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South Korean tech breakthrough could change biofuels forever

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Researchers in South Korea have made a major breakthrough in using bacteria to sustainably and efficiently produce biofuels. The team of scientists from the Korea Advanced Institute of Science and Technology (KAIST) report that they have developed a new kind of engineered microorganisms that are capable of producing greater volumes of the fatty acids that make up biodiesel than ever before.

A team of researchers from KAIST released a study detailing their discovery last month in the scientific journal Nature Chemical Biology. The paper, titled “Engineering of an oleaginous bacterium for the production of fatty acids and fuels” details the development of these record-breaking microorganisms which could prove to be a key breakthrough in the effort to develop sustainable, bio-based energy sources to replace dirtier, finite fossil fuels.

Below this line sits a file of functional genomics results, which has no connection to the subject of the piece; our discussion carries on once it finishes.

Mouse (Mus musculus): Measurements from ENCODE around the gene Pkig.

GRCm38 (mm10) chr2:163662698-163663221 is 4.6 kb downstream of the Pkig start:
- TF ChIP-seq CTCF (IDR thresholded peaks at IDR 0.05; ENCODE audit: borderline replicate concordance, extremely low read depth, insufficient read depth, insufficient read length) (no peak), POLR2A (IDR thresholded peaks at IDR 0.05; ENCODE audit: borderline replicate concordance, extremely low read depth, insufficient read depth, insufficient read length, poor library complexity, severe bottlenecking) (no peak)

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Lipstick in kindergarten? South Korea’s K-beauty industry now targets those barely able to read.

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PriPara Kids Cafe is one of the many beauty parlors in South Korea that cater to young girls. (Jean Chung/For The Washington Post)

Last year in kindergarten, Yang Hye-ji developed her morning routine. Uniform? Check. Homework? Check.

Makeup? Definitely.

“Makeup makes me look pretty,” the 7-year-old said on her second visit to the ShuShu & Sassy beauty spa in Seoul.

She was wrapped in a child-size pink robe and wearing a bunny hairband. Her face was gently touched up with a puff. Her lips got a swipe of pink gloss.

South Korea’s cosmetics industry, known as K-beauty, has become an Asian powerhouse and global phenomenon for its rigorous step-by-step regimens.

But exacting beauty norms also put enormous pressure on South Korean women, making the country one of the world’s centers for plastic surgery. And increasingly, the beauty industry is looking at younger and younger girls.